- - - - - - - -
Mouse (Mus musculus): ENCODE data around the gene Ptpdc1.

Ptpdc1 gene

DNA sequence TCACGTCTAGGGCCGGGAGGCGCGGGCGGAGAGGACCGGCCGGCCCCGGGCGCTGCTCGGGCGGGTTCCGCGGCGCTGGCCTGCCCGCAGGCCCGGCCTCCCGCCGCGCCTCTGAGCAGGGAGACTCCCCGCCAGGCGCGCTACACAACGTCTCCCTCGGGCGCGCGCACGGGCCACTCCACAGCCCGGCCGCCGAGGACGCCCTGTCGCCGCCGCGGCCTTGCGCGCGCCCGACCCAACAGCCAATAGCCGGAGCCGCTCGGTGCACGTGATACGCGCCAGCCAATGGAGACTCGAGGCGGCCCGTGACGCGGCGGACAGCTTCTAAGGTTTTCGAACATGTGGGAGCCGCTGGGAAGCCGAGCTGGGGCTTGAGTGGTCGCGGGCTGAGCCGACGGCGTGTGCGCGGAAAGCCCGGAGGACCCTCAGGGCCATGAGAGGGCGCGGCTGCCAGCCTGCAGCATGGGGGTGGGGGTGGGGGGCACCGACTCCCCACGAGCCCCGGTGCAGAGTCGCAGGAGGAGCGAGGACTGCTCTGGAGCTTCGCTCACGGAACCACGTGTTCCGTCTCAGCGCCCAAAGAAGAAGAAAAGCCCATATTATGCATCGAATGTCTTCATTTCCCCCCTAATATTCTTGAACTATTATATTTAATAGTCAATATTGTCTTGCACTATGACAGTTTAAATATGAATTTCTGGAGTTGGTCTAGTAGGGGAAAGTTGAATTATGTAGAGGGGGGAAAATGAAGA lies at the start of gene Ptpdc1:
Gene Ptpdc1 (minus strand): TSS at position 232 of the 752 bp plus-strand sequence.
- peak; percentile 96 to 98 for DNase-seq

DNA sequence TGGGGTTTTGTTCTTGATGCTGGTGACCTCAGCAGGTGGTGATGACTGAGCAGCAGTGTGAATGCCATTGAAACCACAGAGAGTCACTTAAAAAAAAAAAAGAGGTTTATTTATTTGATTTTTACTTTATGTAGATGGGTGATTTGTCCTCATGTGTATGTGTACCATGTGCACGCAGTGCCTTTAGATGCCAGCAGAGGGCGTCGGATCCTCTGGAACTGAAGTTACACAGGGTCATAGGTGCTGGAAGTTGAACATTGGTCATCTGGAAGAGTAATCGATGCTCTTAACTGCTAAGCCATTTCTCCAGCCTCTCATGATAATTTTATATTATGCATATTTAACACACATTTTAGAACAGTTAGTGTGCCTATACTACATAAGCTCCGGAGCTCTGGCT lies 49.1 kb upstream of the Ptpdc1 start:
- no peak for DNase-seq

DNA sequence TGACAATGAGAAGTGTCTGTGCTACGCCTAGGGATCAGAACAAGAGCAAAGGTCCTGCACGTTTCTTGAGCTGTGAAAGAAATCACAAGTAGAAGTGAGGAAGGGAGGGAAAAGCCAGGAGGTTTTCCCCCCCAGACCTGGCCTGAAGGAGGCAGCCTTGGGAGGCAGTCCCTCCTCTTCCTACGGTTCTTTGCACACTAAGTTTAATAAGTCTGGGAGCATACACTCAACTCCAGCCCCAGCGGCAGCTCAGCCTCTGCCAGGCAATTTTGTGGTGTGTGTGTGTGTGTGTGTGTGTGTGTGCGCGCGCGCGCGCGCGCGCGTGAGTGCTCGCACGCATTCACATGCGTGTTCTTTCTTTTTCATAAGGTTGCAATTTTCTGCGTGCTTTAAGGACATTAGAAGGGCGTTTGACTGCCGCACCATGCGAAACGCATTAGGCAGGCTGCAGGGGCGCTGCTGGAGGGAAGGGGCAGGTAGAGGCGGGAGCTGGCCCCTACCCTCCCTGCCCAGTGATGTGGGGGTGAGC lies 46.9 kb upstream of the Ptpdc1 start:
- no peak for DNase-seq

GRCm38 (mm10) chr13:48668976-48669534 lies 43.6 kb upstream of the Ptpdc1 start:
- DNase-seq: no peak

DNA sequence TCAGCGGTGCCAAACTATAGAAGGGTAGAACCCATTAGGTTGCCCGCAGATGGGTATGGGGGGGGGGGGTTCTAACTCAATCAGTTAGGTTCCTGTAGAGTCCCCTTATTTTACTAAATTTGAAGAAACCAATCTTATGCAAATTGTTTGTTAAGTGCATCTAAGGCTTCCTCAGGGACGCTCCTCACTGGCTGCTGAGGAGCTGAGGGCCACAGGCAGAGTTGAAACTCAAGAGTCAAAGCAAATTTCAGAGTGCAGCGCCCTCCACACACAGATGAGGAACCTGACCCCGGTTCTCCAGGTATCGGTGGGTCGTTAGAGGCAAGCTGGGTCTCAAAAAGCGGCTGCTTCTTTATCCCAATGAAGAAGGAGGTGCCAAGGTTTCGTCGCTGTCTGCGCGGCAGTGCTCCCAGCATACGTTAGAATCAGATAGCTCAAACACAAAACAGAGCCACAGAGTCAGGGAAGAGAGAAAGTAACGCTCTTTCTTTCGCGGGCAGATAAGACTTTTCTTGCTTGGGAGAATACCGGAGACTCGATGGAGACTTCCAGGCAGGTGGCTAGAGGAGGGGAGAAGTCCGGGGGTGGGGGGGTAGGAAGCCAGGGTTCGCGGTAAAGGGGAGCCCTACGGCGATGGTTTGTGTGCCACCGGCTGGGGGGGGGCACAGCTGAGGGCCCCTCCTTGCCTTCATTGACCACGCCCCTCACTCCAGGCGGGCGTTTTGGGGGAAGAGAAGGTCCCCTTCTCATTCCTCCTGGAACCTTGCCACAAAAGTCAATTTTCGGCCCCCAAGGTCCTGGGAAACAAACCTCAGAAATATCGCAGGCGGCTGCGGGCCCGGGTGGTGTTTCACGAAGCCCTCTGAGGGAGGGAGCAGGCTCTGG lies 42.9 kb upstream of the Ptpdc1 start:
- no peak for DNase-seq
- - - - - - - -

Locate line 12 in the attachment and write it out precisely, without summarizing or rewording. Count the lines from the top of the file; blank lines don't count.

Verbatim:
DNA sequence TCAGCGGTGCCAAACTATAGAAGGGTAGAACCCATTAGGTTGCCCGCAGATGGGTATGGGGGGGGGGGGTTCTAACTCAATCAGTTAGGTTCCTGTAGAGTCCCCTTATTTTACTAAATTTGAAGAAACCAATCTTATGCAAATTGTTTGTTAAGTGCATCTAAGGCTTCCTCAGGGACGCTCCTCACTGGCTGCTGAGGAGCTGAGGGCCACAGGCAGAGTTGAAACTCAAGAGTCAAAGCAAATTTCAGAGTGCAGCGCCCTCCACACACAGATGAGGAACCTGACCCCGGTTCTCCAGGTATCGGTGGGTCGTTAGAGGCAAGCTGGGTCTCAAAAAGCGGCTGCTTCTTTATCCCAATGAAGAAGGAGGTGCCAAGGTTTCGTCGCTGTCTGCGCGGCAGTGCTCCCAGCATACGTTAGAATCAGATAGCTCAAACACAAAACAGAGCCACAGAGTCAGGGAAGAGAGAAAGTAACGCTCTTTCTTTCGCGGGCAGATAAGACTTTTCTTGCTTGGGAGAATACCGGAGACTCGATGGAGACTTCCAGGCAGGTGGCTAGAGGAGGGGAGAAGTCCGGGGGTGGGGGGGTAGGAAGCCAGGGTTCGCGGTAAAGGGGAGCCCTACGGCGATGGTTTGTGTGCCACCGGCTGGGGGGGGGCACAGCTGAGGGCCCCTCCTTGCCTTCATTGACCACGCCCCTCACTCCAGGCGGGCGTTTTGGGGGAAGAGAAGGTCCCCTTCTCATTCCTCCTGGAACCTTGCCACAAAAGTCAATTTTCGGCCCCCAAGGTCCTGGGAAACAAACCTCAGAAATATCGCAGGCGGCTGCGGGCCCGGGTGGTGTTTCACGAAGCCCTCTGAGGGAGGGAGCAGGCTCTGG lies 42.9 kb upstream of the Ptpdc1 start: